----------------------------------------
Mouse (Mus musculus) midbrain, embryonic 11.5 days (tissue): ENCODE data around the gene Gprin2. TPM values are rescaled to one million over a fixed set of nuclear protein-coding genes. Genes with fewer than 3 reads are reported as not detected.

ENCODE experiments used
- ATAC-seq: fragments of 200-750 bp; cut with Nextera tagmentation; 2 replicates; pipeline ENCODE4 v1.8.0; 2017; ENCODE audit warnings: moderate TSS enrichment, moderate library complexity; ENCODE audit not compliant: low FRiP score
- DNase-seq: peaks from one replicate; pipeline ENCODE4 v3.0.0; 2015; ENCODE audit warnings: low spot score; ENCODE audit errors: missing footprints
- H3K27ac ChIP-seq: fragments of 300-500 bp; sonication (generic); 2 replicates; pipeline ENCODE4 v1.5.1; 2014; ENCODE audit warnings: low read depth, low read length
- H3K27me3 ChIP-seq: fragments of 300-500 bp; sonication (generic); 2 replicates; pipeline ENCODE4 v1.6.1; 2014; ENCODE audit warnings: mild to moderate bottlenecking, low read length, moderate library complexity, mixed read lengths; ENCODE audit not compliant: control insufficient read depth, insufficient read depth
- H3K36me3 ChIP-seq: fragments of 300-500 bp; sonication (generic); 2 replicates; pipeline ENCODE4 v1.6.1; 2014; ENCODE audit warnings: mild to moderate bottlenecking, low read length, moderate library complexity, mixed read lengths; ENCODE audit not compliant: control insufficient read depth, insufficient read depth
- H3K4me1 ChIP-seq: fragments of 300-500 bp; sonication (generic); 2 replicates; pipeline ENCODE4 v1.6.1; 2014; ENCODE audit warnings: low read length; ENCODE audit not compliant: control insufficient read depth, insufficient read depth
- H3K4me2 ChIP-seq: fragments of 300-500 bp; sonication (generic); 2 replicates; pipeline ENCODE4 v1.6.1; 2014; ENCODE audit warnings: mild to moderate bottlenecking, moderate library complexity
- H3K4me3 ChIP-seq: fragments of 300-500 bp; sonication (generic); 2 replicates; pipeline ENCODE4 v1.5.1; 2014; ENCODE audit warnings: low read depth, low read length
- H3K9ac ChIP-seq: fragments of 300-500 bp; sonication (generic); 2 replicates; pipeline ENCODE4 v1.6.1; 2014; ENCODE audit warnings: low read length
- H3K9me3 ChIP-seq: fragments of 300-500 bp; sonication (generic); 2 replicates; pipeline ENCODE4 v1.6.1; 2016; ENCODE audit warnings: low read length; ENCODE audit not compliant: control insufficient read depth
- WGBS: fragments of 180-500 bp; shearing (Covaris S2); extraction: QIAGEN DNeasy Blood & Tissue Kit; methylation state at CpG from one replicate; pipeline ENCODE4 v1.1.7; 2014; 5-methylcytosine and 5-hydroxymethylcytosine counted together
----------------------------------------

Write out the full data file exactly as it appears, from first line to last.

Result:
Mouse (Mus musculus) midbrain, embryonic 11.5 days (tissue): ENCODE data around the gene Gprin2. TPM values are rescaled to one million over a fixed set of nuclear protein-coding genes. Genes with fewer than 3 reads are reported as not detected.

ENCODE experiments used
- ATAC-seq: fragments of 200-750 bp; cut with Nextera tagmentation; 2 replicates; pipeline ENCODE4 v1.8.0; 2017; ENCODE audit warnings: moderate TSS enrichment, moderate library complexity; ENCODE audit not compliant: low FRiP score
- DNase-seq: peaks from one replicate; pipeline ENCODE4 v3.0.0; 2015; ENCODE audit warnings: low spot score; ENCODE audit errors: missing footprints
- H3K27ac ChIP-seq: fragments of 300-500 bp; sonication (generic); 2 replicates; pipeline ENCODE4 v1.5.1; 2014; ENCODE audit warnings: low read depth, low read length
- H3K27me3 ChIP-seq: fragments of 300-500 bp; sonication (generic); 2 replicates; pipeline ENCODE4 v1.6.1; 2014; ENCODE audit warnings: mild to moderate bottlenecking, low read length, moderate library complexity, mixed read lengths; ENCODE audit not compliant: control insufficient read depth, insufficient read depth
- H3K36me3 ChIP-seq: fragments of 300-500 bp; sonication (generic); 2 replicates; pipeline ENCODE4 v1.6.1; 2014; ENCODE audit warnings: mild to moderate bottlenecking, low read length, moderate library complexity, mixed read lengths; ENCODE audit not compliant: control insufficient read depth, insufficient read depth
- H3K4me1 ChIP-seq: fragments of 300-500 bp; sonication (generic); 2 replicates; pipeline ENCODE4 v1.6.1; 2014; ENCODE audit warnings: low read length; ENCODE audit not compliant: control insufficient read depth, insufficient read depth
- H3K4me2 ChIP-seq: fragments of 300-500 bp; sonication (generic); 2 replicates; pipeline ENCODE4 v1.6.1; 2014; ENCODE audit warnings: mild to moderate bottlenecking, moderate library complexity
- H3K4me3 ChIP-seq: fragments of 300-500 bp; sonication (generic); 2 replicates; pipeline ENCODE4 v1.5.1; 2014; ENCODE audit warnings: low read depth, low read length
- H3K9ac ChIP-seq: fragments of 300-500 bp; sonication (generic); 2 replicates; pipeline ENCODE4 v1.6.1; 2014; ENCODE audit warnings: low read length
- H3K9me3 ChIP-seq: fragments of 300-500 bp; sonication (generic); 2 replicates; pipeline ENCODE4 v1.6.1; 2016; ENCODE audit warnings: low read length; ENCODE audit not compliant: control insufficient read depth
- WGBS: fragments of 180-500 bp; shearing (Covaris S2); extraction: QIAGEN DNeasy Blood & Tissue Kit; methylation state at CpG from one replicate; pipeline ENCODE4 v1.1.7; 2014; 5-methylcytosine and 5-hydroxymethylcytosine counted together